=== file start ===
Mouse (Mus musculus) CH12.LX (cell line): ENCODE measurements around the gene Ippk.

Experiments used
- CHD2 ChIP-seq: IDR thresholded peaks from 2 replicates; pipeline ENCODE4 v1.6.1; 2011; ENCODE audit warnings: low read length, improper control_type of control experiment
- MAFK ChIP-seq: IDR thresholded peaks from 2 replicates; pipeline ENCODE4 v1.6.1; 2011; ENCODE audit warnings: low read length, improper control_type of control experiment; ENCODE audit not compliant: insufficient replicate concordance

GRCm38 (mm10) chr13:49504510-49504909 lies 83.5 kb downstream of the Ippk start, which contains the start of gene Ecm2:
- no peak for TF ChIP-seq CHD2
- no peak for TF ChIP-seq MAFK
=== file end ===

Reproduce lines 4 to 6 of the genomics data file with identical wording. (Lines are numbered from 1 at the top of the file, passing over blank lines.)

- MAFK ChIP-seq: IDR thresholded peaks from 2 replicates; pipeline ENCODE4 v1.6.1; 2011; ENCODE audit warnings: low read length, improper control_type of control experiment; ENCODE audit not compliant: insufficient replicate concordance

GRCm38 (mm10) chr13:49504510-49504909 lies 83.5 kb downstream of the Ippk start, which contains the start of gene Ecm2:
- no peak for TF ChIP-seq CHD2